Archaeologists debate value of cartoons drawn by Johnny Rotten
By Summit Voice
SUMMIT COUNTY — A trove of cartoon drawings found behind some cupboards in a London office building have been traced back to the Sex Pistols, and archaeologists are debating whether the apartment — now used as an office building — should be designated as a heritage site.
The drawings date back to the 1970s when the seminal punk-rock band rented the apartment. A pair of researchers who wrote about the discovery in the journal Antiquity suggest that grafitti may be of greater significance than the discovery of early Beatles recordings. They said the drawings are “a direct and powerful representation of a radical and dramatic movement of rebellion.”
Dr. John Schofield, of the Department of Archaeology at the University of York, and independent researcher Dr Paul Graves-Brown analyzed the graffiti’s content and its cultural significance, conceding that, while it might be considered rude, offensive and uncomfortable, its presence confirms the Denmark Street flat as an important historical and archaeological site in a street known as London’s ‘Tin Pan Alley.’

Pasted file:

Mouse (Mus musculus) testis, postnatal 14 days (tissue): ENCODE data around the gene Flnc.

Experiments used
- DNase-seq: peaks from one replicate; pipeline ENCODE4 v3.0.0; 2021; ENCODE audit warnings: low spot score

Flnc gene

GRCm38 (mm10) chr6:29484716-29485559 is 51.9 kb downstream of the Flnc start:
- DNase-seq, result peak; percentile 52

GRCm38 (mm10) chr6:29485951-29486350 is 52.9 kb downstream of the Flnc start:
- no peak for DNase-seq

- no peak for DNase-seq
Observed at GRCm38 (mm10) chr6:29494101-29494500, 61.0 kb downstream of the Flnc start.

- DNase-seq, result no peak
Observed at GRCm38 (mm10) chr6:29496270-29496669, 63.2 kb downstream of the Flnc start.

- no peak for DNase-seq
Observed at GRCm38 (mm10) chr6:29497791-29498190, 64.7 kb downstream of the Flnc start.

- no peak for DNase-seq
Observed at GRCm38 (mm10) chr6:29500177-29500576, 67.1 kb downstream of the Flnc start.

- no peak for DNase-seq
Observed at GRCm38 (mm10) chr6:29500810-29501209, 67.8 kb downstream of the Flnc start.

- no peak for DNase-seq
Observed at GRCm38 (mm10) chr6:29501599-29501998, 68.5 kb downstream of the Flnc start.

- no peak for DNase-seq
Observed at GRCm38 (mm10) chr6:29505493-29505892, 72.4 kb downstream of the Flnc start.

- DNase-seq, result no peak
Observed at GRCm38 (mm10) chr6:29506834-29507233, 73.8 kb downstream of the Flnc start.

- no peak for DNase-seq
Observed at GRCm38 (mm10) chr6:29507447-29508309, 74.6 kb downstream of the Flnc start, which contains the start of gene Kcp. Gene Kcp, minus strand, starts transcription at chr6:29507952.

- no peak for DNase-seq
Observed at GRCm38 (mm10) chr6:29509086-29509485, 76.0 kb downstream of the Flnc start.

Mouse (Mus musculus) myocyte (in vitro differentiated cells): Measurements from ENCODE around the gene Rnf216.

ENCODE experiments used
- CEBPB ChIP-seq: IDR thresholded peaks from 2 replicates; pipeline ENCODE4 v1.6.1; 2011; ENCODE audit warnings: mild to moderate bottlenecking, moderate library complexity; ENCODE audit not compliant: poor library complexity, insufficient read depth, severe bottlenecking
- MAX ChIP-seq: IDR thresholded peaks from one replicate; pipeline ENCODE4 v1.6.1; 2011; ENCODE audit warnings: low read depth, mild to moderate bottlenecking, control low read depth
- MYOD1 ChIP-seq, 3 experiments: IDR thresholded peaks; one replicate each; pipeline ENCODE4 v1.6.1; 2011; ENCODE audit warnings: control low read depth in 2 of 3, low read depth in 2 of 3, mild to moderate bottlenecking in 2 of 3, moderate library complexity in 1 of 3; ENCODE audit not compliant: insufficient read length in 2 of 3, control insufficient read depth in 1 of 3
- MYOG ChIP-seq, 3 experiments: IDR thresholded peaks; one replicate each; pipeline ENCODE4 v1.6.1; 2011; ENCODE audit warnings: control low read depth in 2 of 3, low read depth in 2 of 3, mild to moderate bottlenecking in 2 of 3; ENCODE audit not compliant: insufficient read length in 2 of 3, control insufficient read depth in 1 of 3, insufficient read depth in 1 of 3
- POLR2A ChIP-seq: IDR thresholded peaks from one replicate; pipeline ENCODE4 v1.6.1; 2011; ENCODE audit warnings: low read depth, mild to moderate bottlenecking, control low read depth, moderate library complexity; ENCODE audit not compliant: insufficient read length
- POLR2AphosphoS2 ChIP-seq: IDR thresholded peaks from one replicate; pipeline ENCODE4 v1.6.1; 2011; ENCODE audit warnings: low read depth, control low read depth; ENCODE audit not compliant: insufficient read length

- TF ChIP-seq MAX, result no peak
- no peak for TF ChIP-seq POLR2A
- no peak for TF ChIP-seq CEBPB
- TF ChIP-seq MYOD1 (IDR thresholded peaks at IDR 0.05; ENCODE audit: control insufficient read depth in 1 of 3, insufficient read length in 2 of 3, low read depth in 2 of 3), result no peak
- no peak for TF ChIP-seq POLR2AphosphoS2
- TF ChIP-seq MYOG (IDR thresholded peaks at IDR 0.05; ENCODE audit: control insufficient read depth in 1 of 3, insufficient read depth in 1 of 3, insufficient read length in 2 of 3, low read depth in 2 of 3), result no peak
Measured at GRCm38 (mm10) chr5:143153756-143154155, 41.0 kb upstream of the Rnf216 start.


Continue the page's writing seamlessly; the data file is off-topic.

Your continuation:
The bulk of the graffiti is by John Lydon (aka Rotten) and consists of eight cartoons depicting himself and other members of the band, as well as their manager, Malcolm McLaren, and other Pistols’ associates.
“The tabloid press once claimed that early Beatles recordings discovered at the BBC were the most important archaeological find since Tutankhamun’s tomb. The Sex Pistols’ graffiti in Denmark Street surely ranks alongside this and — to our minds — usurps it,” said Schofield.
The researchers refer to the site as ‘anti-heritage, because it contradicts what agencies and heritage practitioners typically value or wish to keep, and even what is generally regarded as landscape and place. And they agonize over whether or not the Denmark Street property should become a conventional heritage site with a blue plaque to mark its historical significance.
From the article:
“We feel justified in sticking our tongues out at the heritage establishment and suggesting that punk’s iconoclasm provides the context for conservation decision-making. Our call is for something that directly follows punk’s attitude to the mainstream, to authority; contradicting norms and challenging convention.
“This is an important site, historically and archaeologically, for the material and evidence it contains. But should we retain it for the benefit of this and future generations? In our view, with anti-heritage, different rules apply. The building is undoubtedly important, and could meet criteria for listing or for a blue plaque, if not now then in time.”
But that might not be in the spirit of the punk movement, they said, concluding that a “do-it-yourself approach to heritage management is all that the site needs.”